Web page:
Cumulonimbus Clouds: Lesson for Kids

Instructor: Diane Sieverson

Diane has taught all subjects at the elementary level, was the principal of a K-8 private school and has a master's degree in Measurement and Evaluation.

You may have noticed that some clouds look different from others. This lesson will teach you about cumulonimbus clouds, what they look like and what kind of weather to look for when they appear in the sky over your town.

What Is a Cumulonimbus Cloud?

A big, bright bolt of lightning streaks across the sky. A few seconds later, you hear the rumble and crash of thunder as it shakes the windows in your house. The sky is dark and the rain is pouring down. Those gloomy clouds keeping you from playing outside and having fun are called cumulonimbus clouds.

Cumulonimbus clouds are large, tall clouds that are dark on the bottom and usually produce rain and thunderstorms. In fact, they are sometimes called thunderstorm clouds, but they can also bring different kinds of weather, including hail and snow showers, which might even get you out of school for a snow day!

Tall cumulonimbus cloud with dark bottom
Tall Cumulonimbus Cloud with Dark Bottom

Cumulonimbus clouds also form during hurricanes and can become tornadoes, so it's good to be on the lookout for bad weather if you see them in the sky.

More About Cumulonimbus Clouds

The word cumulonimbus is formed from two words. Cumulus means 'pile' in Latin, and nimbus means 'rain cloud.' These describe a cumulonimbus cloud perfectly, because it grows up vertically like a billowy pile, and these clouds usually bring rain or other wet weather.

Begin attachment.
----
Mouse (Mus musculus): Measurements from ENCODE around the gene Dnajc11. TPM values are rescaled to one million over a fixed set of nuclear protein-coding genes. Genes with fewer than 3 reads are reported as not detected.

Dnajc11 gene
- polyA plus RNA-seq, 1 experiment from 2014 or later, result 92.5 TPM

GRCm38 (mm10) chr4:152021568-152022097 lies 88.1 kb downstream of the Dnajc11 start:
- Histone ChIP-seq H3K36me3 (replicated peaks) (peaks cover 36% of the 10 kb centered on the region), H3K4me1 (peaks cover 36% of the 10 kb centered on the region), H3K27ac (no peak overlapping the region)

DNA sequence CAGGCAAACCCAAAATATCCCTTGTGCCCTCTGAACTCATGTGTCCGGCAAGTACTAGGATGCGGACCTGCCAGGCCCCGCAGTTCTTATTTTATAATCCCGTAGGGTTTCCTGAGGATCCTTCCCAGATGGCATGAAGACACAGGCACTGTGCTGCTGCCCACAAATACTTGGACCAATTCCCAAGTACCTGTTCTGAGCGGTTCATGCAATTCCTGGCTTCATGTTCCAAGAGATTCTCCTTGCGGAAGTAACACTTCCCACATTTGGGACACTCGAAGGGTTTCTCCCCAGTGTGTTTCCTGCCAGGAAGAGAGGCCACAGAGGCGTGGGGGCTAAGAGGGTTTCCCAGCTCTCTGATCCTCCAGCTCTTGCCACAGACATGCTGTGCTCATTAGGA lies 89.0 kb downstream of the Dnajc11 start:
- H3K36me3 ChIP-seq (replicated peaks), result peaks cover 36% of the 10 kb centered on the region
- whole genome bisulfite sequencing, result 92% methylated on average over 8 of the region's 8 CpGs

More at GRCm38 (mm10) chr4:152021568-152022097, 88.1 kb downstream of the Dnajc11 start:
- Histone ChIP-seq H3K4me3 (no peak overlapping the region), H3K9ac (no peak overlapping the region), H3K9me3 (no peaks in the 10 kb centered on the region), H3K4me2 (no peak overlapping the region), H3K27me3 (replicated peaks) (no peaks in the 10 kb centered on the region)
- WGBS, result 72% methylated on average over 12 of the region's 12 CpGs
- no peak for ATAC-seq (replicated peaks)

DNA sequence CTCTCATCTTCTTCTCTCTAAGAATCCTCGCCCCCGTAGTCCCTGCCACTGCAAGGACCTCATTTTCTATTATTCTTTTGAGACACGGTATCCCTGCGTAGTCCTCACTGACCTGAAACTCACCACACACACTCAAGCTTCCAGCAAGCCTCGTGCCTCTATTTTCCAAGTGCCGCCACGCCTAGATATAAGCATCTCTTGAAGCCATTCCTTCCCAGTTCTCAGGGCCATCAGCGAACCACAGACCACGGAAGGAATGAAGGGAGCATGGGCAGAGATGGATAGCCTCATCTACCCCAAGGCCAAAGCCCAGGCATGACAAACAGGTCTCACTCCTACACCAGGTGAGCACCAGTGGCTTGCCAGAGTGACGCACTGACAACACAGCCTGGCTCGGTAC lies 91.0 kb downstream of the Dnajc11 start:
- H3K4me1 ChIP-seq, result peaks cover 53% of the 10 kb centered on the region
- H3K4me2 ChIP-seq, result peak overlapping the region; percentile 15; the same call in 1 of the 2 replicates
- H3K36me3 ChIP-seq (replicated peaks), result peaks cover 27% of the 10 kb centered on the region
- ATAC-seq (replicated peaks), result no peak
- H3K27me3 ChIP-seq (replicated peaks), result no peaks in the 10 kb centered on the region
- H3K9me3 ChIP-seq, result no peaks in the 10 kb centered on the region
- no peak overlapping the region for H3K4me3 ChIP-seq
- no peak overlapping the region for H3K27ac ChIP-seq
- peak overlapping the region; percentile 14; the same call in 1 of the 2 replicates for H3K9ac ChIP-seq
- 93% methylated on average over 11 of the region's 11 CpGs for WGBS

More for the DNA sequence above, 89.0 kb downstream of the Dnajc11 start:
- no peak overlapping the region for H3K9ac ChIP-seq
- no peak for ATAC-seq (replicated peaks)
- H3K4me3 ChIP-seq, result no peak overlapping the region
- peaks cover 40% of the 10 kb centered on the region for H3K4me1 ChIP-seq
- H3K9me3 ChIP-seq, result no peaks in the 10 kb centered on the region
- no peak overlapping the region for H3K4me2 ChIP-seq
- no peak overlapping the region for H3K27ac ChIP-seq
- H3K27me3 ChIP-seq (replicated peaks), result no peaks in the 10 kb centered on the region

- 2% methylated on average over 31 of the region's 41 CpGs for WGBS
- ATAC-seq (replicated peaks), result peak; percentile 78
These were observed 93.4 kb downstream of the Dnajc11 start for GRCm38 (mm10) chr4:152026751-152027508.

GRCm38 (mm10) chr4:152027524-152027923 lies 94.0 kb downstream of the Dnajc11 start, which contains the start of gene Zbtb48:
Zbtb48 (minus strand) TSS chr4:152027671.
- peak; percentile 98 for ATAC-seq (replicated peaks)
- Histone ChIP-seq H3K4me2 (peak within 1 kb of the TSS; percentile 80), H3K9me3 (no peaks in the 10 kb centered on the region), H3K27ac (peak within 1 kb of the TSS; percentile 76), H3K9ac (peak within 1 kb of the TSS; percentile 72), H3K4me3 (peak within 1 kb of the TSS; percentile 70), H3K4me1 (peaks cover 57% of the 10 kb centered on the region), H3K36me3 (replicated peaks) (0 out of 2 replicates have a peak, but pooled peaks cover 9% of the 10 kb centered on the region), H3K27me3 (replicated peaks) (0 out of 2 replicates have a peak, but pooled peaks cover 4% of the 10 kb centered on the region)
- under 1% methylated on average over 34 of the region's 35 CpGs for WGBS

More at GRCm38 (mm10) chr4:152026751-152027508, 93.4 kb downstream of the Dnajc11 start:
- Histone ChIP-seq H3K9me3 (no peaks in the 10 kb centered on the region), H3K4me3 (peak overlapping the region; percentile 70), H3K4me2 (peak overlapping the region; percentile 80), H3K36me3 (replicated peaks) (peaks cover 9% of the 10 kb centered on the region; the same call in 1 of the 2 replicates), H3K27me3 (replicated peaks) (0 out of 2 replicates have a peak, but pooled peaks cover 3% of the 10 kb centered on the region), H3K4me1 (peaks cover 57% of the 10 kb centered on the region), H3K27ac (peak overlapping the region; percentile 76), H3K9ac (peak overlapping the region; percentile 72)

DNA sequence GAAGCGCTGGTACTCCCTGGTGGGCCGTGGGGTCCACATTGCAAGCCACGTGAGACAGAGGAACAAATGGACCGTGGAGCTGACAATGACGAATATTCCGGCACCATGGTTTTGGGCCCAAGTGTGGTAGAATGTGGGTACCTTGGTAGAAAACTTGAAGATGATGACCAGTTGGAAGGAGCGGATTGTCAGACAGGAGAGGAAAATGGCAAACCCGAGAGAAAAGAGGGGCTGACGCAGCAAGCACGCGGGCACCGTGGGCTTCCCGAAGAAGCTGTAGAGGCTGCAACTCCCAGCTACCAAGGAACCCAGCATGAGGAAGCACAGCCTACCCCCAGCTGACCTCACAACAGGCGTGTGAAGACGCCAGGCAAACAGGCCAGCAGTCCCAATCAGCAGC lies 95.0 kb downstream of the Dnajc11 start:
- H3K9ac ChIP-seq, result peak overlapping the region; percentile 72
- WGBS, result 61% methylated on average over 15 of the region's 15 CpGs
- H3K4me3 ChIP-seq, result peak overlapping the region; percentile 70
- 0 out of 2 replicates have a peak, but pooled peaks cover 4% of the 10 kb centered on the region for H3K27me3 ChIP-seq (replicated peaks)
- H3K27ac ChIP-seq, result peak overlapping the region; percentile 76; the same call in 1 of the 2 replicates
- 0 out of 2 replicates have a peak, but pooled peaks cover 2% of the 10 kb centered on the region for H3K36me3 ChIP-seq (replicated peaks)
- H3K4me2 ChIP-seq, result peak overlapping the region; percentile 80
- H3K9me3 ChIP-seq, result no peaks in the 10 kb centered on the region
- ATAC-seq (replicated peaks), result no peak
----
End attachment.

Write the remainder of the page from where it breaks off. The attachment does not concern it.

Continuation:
A cumulonimbus cloud can grow more than eleven miles high into the sky. The top of the cloud sometimes gets blown by strong winds and has a flat top, like a table. That flat top is called an anvil, because it looks like the flat metal block called an anvil that's used to hammer metal.

Cumulonimbus cloud with anvil
Cumulonimbus Cloud with Anvil

A cumulonimbus cloud is made of very tiny drops of water. But because these clouds grow so high in the sky, the drops of water freeze higher in the cloud as the temperatures get colder. This makes the outline of the top of the cloud look a little fuzzy, without clear edges.

Is it Actually a Cumulonimbus Cloud?

You've learned about cumulonimbus clouds and what kind of weather they bring, but they can still be tricky to identify. In order to be sure that you're really looking at a cumulonimbus cloud, look for these features:

  • The cloud is very dark on the bottom.
  • The cloud has grown very high in the sky, like a pile.
  • The cloud has a flat top.
  • There is lightning and thunder.
  • There is sudden, hard rain, hail or snow shower.
  • The top of the cloud looks a little fuzzy.

To unlock this lesson you must be a Member.
Create your account

Register to view this lesson

Are you a student or a teacher?

Unlock Your Education

See for yourself why 30 million people use

Become a member and start learning now.
Become a Member  Back
What teachers are saying about
Try it risk-free for 30 days

Earning College Credit

Did you know… We have over 200 college courses that prepare you to earn credit by exam that is accepted by over 1,500 colleges and universities. You can test out of the first two years of college and save thousands off your degree. Anyone can earn credit-by-exam regardless of age or education level.

To learn more, visit our Earning Credit Page

Transferring credit to the school of your choice

Not sure what college you want to attend yet? has thousands of articles about every imaginable degree, area of study and career path that can help you find the school that's right for you.

Create an account to start this course today
Try it risk-free for 30 days!
Create an account